Hedge fund managers turn bearish on US equities, according to Survey
Hedge fund managers have turned bearish on US equities, according to TrimTabs Investment Research and BarclayHedge. About 38% of the 87 hedge fund managers the firms surveyed are bearish on the S&P 500, up from 29% in May and the highest share since February. Only 27% of managers are bullish, down from 30% in May.
“Downbeat views on domestic stocks characterised the first half of 2011,” says Sol Waksman (pictured), founder and President of BarclayHedge. “Hedge fund managers were net bearish on the S&P 500 in four of the first six months of the year. The grim mood coincides with weak performance. The Barclay Hedge Fund Index shows a year-to-date return of just 1.8% after increasing 10.9% in 2010.”
Managers have grown much less sour on the greenback. Bullish sentiment on the US Dollar Index held steady at about 29% in the past three months, while bearish sentiment plunged to 24% from 44%. In contrast, managers are much more pessimistic about US Treasuries. Bearish sentiment on the 10-year note surged to 44% in June from 34% in May, the largest share in six months, while bullish sentiment held steady at just 18%.
“Hedge fund managers may not like Treasuries, but our flow data shows that investors of all stripes are not shying from bonds,” says Vincent Deluard, Executive Vice President at TrimTabs. “Bond mutual funds, bond ETFs, and fixed income hedge funds continue to post sizeable inflows. Meanwhile, hedge fund managers tell us that they aim to increase leverage in the coming weeks even though they are relatively downbeat on stocks. Aggressive bets from this crowd could support equities in the second half of the year.”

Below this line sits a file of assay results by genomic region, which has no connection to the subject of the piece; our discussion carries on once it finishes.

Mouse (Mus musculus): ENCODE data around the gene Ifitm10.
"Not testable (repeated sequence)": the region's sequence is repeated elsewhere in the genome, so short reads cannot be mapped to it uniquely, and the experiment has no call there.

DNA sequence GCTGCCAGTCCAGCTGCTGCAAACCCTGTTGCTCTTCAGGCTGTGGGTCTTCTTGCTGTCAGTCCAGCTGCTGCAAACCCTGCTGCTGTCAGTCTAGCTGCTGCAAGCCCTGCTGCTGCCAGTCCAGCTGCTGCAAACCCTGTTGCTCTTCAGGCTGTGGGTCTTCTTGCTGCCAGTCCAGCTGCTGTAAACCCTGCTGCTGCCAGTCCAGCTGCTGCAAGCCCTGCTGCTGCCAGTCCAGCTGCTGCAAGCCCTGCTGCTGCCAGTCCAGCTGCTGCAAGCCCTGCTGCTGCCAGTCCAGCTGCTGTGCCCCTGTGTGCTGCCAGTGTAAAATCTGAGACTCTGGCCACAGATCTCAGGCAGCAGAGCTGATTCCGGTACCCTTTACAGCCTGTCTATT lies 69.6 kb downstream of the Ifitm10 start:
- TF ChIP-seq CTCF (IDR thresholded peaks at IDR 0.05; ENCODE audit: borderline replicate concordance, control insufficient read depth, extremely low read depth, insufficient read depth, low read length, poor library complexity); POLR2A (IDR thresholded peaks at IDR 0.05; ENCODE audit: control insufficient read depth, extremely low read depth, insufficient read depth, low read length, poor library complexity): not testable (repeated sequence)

About 74% of hedge fund managers do not expect the Fed to deliver more quantitative easing. At the same time, 64% of managers expect weaker corporate earnings in the coming two quarters, while 39% forecast that the economy will slip into recession in the next year.
“The recent correction in stock prices gave rise to fear,” says Deluard. “Margin debt decreased for the first time in 11 months, short interest increased to the highest level in six months, and the speculative crowd turned net sellers of equity futures. But equities have rebounded smartly because recent economic data shows that the soft patch was not the start of something more serious, and we are interested to see how managers adjust.”
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